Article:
Fastenal's Big Pivot, Pt. 2: Sales Specialization & Realignment - Modern Distribution Management

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Fastenal’s Big Pivot, Pt. 2: Sales Specialization & Realignment

In part two of his three-part detective series, John Gunderson examines the role Fastenal's sales specialization and realignment programs played to drive a decade-long performance increase.
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In Part 1 of our detective series on how Fastenal made the “Big Pivot,” we covered how the distributor achieved record-setting growth while resetting its brick-and-mortar network by closing 1,000-plus branches over a decade. This move to fewer locations while adding more Onsite resources at end customer locations (vending and Fastenal personnel on the plant or customer floor) was a key pivot move that delivered results.

The second big pivot I’ll investigate as a detective analyst is the role that Fastenal’s sales specialization and sales realignment programs have played in driving this decade-long increase in performance. As with any public company, the best place to start looking for clues is in the annual financial reports (the sections before the 10-K), where companies articulate their strategy to investors in visuals and easy-to-understand language.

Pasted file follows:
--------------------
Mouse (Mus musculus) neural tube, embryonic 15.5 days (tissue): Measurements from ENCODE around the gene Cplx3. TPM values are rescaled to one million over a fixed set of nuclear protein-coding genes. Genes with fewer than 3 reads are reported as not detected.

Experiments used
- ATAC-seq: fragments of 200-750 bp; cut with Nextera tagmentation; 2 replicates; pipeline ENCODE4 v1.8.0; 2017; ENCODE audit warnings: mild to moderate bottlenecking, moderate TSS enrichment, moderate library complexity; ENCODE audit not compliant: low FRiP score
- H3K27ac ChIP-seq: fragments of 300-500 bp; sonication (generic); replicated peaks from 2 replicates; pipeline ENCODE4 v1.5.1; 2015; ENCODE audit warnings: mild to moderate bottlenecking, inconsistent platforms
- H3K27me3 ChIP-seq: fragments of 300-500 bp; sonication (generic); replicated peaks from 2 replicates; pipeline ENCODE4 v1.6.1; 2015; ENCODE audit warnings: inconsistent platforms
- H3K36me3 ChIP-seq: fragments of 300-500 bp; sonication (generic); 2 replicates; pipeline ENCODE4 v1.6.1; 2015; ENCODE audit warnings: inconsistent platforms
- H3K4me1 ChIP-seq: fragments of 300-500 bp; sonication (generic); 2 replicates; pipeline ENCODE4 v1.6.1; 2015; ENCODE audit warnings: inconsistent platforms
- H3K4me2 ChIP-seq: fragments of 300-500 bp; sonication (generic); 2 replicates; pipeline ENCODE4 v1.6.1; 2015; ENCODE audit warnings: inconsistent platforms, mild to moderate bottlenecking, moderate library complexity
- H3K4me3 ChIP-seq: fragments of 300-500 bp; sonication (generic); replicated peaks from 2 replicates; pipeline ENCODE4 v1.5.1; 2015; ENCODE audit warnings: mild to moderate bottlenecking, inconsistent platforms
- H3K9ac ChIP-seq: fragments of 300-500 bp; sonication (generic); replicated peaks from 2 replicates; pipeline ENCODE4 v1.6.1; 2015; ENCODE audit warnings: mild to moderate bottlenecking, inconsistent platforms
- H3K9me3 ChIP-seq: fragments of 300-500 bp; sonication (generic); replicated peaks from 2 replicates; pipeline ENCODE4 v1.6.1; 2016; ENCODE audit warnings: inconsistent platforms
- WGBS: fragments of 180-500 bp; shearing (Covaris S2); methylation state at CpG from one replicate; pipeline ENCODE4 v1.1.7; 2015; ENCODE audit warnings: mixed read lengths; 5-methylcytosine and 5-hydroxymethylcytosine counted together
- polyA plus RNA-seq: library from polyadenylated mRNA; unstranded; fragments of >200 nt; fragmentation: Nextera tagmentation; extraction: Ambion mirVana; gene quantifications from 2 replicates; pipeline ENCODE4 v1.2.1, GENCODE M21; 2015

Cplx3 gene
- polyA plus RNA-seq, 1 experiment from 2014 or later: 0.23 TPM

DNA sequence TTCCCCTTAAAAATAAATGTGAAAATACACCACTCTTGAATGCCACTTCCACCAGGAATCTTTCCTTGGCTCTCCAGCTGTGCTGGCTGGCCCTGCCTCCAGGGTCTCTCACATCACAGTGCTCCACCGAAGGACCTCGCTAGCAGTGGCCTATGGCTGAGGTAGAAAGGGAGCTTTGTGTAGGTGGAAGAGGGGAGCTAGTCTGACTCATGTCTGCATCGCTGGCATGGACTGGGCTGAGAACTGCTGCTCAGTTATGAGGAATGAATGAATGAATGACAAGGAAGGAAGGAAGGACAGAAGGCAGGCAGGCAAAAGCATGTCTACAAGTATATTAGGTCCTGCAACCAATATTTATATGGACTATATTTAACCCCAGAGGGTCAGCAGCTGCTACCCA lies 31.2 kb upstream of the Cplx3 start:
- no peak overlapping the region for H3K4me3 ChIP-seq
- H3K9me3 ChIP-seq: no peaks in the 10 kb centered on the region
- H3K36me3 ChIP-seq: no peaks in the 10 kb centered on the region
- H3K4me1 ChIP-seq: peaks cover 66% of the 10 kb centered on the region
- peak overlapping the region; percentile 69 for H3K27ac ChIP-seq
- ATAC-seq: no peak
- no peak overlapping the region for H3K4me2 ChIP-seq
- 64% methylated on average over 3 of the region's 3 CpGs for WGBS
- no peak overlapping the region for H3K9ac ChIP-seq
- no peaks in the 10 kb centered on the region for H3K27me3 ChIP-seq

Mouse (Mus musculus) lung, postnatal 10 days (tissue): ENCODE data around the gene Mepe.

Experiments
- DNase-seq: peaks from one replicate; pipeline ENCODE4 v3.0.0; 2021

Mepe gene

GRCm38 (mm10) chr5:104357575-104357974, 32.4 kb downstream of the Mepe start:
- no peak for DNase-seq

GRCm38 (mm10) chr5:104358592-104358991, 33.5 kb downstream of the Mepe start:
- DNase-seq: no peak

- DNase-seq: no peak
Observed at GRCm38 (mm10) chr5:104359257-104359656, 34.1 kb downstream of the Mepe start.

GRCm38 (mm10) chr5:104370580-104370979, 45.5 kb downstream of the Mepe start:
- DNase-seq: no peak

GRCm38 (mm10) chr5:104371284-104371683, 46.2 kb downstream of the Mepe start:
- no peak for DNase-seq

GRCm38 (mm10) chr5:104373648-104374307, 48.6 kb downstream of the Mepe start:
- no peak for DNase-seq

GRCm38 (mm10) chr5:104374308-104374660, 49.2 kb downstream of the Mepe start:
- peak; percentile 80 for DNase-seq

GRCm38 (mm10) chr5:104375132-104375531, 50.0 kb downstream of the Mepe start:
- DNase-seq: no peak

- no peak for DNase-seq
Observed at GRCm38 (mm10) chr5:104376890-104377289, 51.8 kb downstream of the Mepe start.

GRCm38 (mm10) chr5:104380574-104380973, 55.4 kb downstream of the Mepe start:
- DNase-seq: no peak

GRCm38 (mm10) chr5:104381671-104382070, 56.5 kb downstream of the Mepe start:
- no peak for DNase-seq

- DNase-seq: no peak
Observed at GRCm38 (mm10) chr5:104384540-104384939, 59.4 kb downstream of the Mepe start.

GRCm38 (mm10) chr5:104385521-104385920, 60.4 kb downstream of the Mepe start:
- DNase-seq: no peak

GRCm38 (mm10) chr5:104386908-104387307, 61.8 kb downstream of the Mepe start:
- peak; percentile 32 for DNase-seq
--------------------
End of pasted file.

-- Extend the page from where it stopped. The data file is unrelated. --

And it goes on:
Onsite “Embedded Branch” Strategy

The first clue of the sales pivot to the public was released in the 2014 annual report where Fastenal started to report not just total sales data, but broke out sales totals by branch revenue and Onsite/Insite location sales data. This revenue-by-channel split was an indicator that a major shift in sales focus was afoot! The focus on Onsite associates working inside/onsite on the plant floor or customer locations was a public pivot that probably went unnoticed by many in the industry.

This sales specialization of working closer with the customer at their location with human resources was probably already occurring at a slower pace before the 2014 change in reporting, but when a public company makes a reporting change like this, it usually means it’s important.

It turns out this change has been a crucial reporting metric to note and follow, as Fastenal Onsite/Insite market locations have grown from 214 in 2014 to 1,623 locations at the end of 2022. 

Fastenal’s sales in that same period have grown from $388 million to $2.5 billion at the end of 2022 for Onsite locations. In its 2022 annual report, Fastenal refers to Onsite locations as “…providing dedicated personnel and inventory within the customer’s facility – an ‘embedded branch’ tailored to their needs.”

If you think about it in terms of a barrier to exit, it is not a mystery that this is a big moat to cross for customers. Once you become an embedded branch on the plant floor, working side-by-side to solve problems, customers don’t want to end that relationship unless something goes very wrong. This is a big competitive advantage when you can expand your Onsite embedded-branch presence at large customers.